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Occupational Exposures and Neurodegenerative Diseases

Håkansso, Niclas; Floderu, Birgitta

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doi: 10.1097/01.ede.0000112787.44684.a6
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The authors respond:

We thank Pira and colleagues1 for their interest in our article2 on extremely low-frequency magnetic fields (ELF-MF) and neurodegenerative diseases. Their main questions were related to: (1) the correctness of combining contributing cause with primary cause of death; (2) the potential for confounding, particularly from metals, as a result of the characteristics of the study population; and (3) the definition of exposure groups.

Pira and coworkers1 argue that >0.530 μT (90th percentile) is not a relevant limit for “very high exposure.” It should be further clarified that the μT value corresponds to the geometric mean of the mean values observed within an occupation, and that a majority of the study subjects in this group had estimated mean values above 1 μT. The geometric mean of mean values for welders was estimated at 1.12 μT based on 13 independent measurements.2,3 When interpreting the μT level, it is also important to realize that the estimates refer to workshift averages of intermittent exposure, including considerably higher peak values. According to the reference distribution of ELF-MF exposure from a population-based sample of male workers, fewer than 5% had mean values exceeding 0.53 μT. Considering the origin of the reported μT levels, we maintain that “very high exposure” is an adequate expression.

The justification for combining primary and contributing cause of death was addressed in the discussion of our paper.2(p.424) Because there was no clear association between ELF-MF exposure and overall mortality, the probability of detecting Alzheimer's disease as a contributing cause was not related to exposure. When writing the death certificate for individuals who suffered from Alzheimer's disease, it is usually difficult to decide whether the disease had a direct link to the final cause of death (often cardiovascular or pulmonary complications), and therefore Alzheimer's disease will be recorded more often as a contributing cause than as primary cause. Pira et al.1 refer to our relative risk (RR) of 0.94 (95% confidence interval [CI] = 0.10–8.57), based on one single case with the disease as primary cause in the very high exposure group. We find it more accurate to emphasize the results showing increasing relative risks for combined causes across the exposure groups with an RR of 4.04 (1.40–11.6) in the very high exposure group.

Pira and coworkers1 suggest that workers inhaling “metal fumes containing definite neurotoxicants such as lead, aluminum and manganese, that have well established neurotoxic potential” explain our results. Furthermore, they suggest that this type of exposure explains the comparatively large number of cases of amyotrophic lateral sclerosis (ALS). The large number of ALS cases in the cohort relative to the number of Alzheimer's disease cases is mainly the result of the age and sex distribution. Mean age at inclusion was 35 years, and just a few individuals were above 65 years at entry.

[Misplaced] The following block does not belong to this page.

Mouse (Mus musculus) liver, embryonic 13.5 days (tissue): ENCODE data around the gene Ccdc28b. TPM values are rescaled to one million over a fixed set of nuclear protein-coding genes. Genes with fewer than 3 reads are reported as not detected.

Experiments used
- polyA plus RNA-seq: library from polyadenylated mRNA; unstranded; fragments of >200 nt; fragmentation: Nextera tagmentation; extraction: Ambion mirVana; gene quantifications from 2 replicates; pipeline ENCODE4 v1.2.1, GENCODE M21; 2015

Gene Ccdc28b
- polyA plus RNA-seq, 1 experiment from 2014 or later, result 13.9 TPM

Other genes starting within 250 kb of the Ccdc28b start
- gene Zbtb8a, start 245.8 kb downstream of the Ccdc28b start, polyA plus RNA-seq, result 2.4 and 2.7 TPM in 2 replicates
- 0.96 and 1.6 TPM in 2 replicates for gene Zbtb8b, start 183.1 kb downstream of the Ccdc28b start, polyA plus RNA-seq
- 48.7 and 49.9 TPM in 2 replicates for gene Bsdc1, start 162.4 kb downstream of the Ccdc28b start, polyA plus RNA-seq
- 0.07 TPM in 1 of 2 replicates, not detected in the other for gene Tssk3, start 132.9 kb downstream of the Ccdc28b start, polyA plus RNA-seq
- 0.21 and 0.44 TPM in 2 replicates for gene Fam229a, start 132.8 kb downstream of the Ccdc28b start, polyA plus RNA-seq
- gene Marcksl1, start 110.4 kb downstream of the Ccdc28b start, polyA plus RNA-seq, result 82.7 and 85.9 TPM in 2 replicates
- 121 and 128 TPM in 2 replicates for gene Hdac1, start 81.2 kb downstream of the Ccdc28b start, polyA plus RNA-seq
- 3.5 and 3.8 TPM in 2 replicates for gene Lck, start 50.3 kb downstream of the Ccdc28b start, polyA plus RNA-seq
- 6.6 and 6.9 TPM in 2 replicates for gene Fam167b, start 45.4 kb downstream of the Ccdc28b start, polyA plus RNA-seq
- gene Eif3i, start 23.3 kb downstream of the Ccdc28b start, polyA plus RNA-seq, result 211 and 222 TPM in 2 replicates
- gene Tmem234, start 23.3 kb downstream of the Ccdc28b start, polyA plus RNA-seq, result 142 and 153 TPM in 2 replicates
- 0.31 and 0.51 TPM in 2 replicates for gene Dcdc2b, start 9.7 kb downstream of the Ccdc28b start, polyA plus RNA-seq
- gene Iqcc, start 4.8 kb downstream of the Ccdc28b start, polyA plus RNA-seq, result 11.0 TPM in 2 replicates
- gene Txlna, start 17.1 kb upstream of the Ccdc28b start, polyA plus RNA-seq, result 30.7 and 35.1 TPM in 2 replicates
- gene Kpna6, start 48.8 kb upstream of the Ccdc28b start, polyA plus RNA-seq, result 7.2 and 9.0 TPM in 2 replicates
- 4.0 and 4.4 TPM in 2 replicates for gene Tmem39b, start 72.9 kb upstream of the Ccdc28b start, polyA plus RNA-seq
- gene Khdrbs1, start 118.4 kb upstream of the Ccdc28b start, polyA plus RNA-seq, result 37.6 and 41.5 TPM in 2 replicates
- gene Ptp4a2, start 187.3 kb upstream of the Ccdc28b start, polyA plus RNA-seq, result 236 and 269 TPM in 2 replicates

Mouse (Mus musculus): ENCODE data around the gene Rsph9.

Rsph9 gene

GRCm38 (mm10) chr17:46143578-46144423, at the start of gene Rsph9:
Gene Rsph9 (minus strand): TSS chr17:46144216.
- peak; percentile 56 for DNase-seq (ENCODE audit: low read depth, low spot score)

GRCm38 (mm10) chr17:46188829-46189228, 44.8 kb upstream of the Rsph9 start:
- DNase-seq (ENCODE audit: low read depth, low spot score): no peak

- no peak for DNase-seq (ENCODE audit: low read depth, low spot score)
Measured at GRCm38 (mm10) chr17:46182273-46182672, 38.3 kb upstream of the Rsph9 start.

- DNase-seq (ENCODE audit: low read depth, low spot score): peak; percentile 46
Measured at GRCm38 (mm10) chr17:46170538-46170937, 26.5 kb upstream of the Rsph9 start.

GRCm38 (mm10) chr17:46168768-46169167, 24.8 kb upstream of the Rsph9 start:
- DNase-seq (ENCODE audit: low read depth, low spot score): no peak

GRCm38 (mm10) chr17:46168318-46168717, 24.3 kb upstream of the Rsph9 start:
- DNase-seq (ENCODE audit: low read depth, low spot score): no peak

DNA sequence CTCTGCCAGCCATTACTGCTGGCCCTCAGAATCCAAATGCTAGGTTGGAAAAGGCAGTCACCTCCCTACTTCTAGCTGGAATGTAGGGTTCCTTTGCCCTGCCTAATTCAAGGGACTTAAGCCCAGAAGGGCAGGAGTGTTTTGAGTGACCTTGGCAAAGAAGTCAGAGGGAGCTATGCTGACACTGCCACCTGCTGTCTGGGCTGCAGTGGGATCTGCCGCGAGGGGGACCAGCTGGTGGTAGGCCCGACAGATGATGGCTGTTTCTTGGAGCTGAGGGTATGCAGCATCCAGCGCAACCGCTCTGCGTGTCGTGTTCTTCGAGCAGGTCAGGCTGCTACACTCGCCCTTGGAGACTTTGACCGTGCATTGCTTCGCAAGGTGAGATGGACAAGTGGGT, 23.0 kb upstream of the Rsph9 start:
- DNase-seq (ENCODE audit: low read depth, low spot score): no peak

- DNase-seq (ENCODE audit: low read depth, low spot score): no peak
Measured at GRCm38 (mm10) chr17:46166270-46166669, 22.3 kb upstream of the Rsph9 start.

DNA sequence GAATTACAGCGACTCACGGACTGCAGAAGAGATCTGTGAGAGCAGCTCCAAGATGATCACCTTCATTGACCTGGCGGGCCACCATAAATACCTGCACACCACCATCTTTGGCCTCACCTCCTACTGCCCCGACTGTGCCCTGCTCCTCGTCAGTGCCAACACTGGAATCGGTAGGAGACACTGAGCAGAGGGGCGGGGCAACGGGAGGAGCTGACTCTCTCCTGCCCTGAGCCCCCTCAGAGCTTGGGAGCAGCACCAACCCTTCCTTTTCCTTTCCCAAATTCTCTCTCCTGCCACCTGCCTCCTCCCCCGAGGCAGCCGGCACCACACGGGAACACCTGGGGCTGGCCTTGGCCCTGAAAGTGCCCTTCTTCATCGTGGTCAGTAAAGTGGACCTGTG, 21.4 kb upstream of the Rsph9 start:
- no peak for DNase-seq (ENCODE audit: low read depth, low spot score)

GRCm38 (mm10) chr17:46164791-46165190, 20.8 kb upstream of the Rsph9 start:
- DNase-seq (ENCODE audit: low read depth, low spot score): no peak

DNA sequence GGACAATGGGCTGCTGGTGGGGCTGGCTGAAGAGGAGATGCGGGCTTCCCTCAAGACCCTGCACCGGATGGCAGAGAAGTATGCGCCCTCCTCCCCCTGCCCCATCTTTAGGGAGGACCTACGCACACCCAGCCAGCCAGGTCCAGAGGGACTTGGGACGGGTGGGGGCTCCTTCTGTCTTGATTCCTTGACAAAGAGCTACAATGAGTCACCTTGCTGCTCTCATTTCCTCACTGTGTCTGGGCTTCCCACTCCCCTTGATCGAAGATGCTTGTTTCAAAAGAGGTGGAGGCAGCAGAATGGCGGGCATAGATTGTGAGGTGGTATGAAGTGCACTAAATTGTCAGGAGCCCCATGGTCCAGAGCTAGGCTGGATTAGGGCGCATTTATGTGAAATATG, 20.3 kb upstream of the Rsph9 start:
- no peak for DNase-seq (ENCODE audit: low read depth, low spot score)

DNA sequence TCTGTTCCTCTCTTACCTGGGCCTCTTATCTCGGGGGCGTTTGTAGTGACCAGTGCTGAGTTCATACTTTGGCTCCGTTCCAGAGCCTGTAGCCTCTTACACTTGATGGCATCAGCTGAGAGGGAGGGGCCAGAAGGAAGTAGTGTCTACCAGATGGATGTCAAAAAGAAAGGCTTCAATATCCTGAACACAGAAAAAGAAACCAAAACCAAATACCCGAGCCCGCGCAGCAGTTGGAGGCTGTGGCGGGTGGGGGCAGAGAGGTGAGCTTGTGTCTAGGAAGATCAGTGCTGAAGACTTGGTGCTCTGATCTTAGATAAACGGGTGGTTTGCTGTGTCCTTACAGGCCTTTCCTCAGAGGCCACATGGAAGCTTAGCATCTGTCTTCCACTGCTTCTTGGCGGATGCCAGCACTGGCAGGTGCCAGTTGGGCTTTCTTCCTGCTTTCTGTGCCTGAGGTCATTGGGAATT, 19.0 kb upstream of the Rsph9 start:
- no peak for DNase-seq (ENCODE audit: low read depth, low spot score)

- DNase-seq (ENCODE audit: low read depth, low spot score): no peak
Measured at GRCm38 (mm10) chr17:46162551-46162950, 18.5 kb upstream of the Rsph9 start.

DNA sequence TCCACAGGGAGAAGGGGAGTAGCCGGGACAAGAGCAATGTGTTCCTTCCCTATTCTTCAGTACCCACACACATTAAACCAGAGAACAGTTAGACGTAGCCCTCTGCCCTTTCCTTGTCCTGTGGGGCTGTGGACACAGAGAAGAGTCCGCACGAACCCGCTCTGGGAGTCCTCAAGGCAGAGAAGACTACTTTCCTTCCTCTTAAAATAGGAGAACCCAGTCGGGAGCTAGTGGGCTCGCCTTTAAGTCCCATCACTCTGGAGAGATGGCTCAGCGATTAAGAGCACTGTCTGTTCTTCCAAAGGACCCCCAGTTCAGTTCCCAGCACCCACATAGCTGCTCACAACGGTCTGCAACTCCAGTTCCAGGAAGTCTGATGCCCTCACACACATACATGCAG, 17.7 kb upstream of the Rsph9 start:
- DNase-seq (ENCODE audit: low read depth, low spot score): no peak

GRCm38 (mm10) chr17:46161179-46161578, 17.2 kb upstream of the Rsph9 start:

The cohort based on engineering industries was created to reduce the potential for confounding from risk factors prevalent in the traditional welder environment. Furthermore, the suggestion of an exposure–response relationship for ALS and Alzheimer's disease should reduce the possibility that confounding explains the association. Nevertheless, we have recognized the possibility of residual confounding—also from metals. Based on the restricted study population, the results of the tests for trend and the consistency with previous studies involving ELF-MF-exposed occupations from other work environments, we said that “It could be that exposure to metals may affect the study results by confounding, a question that, along with the possibility of interaction between metal exposure and ELF-MF, should be further explored in future studies.”2(p.424) We have not neglected or dismissed a possible role of other risk factors, but our focus was on ELF-MF.


1. Pira E, Discalzi G, Herroro Hernandez E. Occupational exposures and neurodegenerative diseases [Letter]. Epidemiology. 2004;15:253–254.
2. Håkansson N, Gustavsson P, Johansen C, Floderus B. Neurodegenerative diseases in welders and other workers exposed to high levels of magnetic fields. Epidemiology. 2003;14:420–426.
3. Floderus B, Persson T, Stenlund C. Magnetic field exposures in the workplace: Reference distribution and exposure in occupational groups. Int J Occup Environ Health. 1996;2:226–238.
© 2004 Lippincott Williams & Wilkins, Inc.